Last in a series. For my plan for catcher, the infield, the outfield, the bullpen, and the rotation, click on over.
I have thrown out a few ideas for what I’d like to see the team do. Now it’s time to put everything together. Let’s put together one plan for the offseason that would rebuild this team around its current core, featuring mostly free agent signings to help rebuild the supporting cast for this Mets team. Here it is, the Official Chris Wilcox’s BlueAndOrange.net Plan for the 2009 Offseason.
Sign Gregg Zaun to a 1 year, $2 million contract
There’s no guarantee that Zaun will even be available, as the Rays could pick up his option, and it seems that he wants to go back to Tampa anyway. And who wouldn’t? It’s beautiful there, and the Rays are probably set to contend for another few years. So this is where the Mets have to flex their financial advantage a little bit and offer Zaun a little bit more than the Rays may be willing to afford for a backup catcher. At one year and $2 million, that should be able to get it done. Signing Zaun would not require parting with any free agent compensation picks, another bonus. Plus, a $2 million commitment isn’t so much that the Mets would mind benching or even cutting Zaun if he struggled and Josh Thole plays well in Buffalo. As a one-year stop gap, Zaun would be fine.
Sign Russell Branyan to a 1 year, $6 million contract
This was originally a trade for Prince Fielder, but there are now questions as to how available Fielder is. I will assume for the moment that Fielder is not available, so we have to work from a pool of mediocre free agent first basemen. Of this group, I like Branyan the most, mostly because I feel like this team needs a big slugging first baseman. Branyan has hit homers out of Safeco Field, so I’m assuming he will translate better to Citi Field than most. I also feel like he is a better bet for getting signed to an affordable deal, because his track record is exactly one season and teams may not be lining up to sign him based on one year. If Fielder becomes available, all bets are off, but if he’s not out there, bring in Branyan. He would not net any free agent compensation for the Mariners if the Mets signed him.
Sign Adam Everett to a 1 year, $2 million contract
Who would you rather give $2 million to, a backup infielder who neither hits nor fields very well, or a backup infielder who can at least play great defense? I’m sure Alex Cora is a nice man, and maybe he does provide leadership, but is leadership and leadership alone worth $2 million? We’re not even paying our manager $2 million, and considering that they didn’t bring him back for his in-game acumen, leadership is apparently the only thing the team values about him. At least Everett will play a great defensive shortstop if Reyes isn’t ready to start 2010, and could spell Castillo at second base from time to time, even if Mets fans will hold their nose every time he bats. Hey, we lived through Endy Chavez, we’re used to it. Signing Everett would not require paying compensation.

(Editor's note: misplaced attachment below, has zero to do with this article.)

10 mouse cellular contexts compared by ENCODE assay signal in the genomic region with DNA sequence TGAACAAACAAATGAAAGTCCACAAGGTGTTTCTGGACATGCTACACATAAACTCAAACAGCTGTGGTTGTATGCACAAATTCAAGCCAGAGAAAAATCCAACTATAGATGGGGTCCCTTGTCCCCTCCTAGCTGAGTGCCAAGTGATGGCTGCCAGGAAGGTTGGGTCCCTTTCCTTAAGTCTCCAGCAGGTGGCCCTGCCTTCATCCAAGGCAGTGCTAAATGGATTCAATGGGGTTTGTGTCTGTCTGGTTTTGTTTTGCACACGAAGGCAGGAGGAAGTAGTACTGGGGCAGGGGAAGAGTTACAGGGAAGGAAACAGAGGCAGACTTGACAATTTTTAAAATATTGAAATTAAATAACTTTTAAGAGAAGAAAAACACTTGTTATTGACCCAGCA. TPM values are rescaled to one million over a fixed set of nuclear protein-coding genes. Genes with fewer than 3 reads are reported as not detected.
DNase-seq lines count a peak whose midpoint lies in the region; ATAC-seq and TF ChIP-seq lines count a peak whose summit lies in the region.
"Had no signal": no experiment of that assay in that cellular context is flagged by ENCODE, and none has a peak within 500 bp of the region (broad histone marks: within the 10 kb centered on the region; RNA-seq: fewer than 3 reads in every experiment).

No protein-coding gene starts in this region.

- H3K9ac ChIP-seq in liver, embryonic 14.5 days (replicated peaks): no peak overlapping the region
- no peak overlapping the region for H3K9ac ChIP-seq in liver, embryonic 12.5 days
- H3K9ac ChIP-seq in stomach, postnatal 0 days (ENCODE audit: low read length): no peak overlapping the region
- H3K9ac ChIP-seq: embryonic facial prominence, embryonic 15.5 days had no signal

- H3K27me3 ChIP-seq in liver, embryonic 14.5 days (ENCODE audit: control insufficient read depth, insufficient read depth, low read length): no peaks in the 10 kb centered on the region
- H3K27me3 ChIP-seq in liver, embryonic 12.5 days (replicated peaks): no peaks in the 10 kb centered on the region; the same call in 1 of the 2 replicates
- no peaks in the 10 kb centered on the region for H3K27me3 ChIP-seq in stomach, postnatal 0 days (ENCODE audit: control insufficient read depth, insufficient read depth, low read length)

Sign Marlon Byrd to a 1 year, $4 million contract
I’d love to sign Mike Cameron here and move Beltran to left field, but that’s probably not economically feasible, and there’s no point in angering Beltran by moving him out of his beloved center field. Instead, let’s look at Marlon Byrd, who’s a good defender in a corner (less so in center) and hits for decent power. I’m not in love with this signing, but if Fernando Martinez is the long-term answer, hopefully the team would only need a one-year stop gap in left field anyway, so paying a low amount for decent corner outfield defense and above average power isn’t the worst thing they could do in left. Marlon Byrd is a Type-B free agent, and the Rangers would receive a supplemental round draft pick, but not at the expense of any Mets picks.
Sign John Lackey to a 5 year, $80 million contract with a sixth year option at $18 million with a $4 million buyout
Having avoided big ticket free agents at first base and left field, it’s time to splurge a little bit. The best place to do that would be in the starting rotation, and Lackey is the best pitcher on the market. He strikes out a decent amount of hitters, he doesn’t walk a ton of guys, and he gets a good split of fly balls to ground balls. It’s a sharp price to pay for a starter, but this team needs a solid second starter that they can slot behind Johan Santana. Last year, the Mets had an opportunity to get Derek Lowe at around this cost, and instead chose to sign Oliver Perez because he was $4 million a year cheaper, proving once again that when you buy cheap, you buy twice. They can’t make that same mistake again. Lackey would be a Type A free agent, and the Mets would forfeit their 2nd round pick to the Angels for signing him.
Sign Rich Harden to a 1 year, $6 million contract